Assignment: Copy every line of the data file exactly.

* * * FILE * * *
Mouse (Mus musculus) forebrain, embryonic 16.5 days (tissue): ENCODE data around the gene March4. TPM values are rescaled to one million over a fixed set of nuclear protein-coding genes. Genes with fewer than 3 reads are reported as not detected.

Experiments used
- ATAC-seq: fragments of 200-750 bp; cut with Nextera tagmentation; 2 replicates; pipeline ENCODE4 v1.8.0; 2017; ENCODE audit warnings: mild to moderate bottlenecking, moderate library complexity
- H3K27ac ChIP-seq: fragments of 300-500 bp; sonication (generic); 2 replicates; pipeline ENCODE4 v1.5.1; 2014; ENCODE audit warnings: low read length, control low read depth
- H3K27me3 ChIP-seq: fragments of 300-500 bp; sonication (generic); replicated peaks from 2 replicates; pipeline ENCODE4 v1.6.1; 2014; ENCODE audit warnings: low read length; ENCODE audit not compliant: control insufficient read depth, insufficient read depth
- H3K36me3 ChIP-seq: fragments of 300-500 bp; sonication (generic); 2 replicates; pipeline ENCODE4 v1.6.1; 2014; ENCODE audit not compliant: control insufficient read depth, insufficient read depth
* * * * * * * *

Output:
Mouse (Mus musculus) forebrain, embryonic 16.5 days (tissue): ENCODE data around the gene March4. TPM values are rescaled to one million over a fixed set of nuclear protein-coding genes. Genes with fewer than 3 reads are reported as not detected.

Experiments used
- ATAC-seq: fragments of 200-750 bp; cut with Nextera tagmentation; 2 replicates; pipeline ENCODE4 v1.8.0; 2017; ENCODE audit warnings: mild to moderate bottlenecking, moderate library complexity
- H3K27ac ChIP-seq: fragments of 300-500 bp; sonication (generic); 2 replicates; pipeline ENCODE4 v1.5.1; 2014; ENCODE audit warnings: low read length, control low read depth
- H3K27me3 ChIP-seq: fragments of 300-500 bp; sonication (generic); replicated peaks from 2 replicates; pipeline ENCODE4 v1.6.1; 2014; ENCODE audit warnings: low read length; ENCODE audit not compliant: control insufficient read depth, insufficient read depth
- H3K36me3 ChIP-seq: fragments of 300-500 bp; sonication (generic); 2 replicates; pipeline ENCODE4 v1.6.1; 2014; ENCODE audit not compliant: control insufficient read depth, insufficient read depth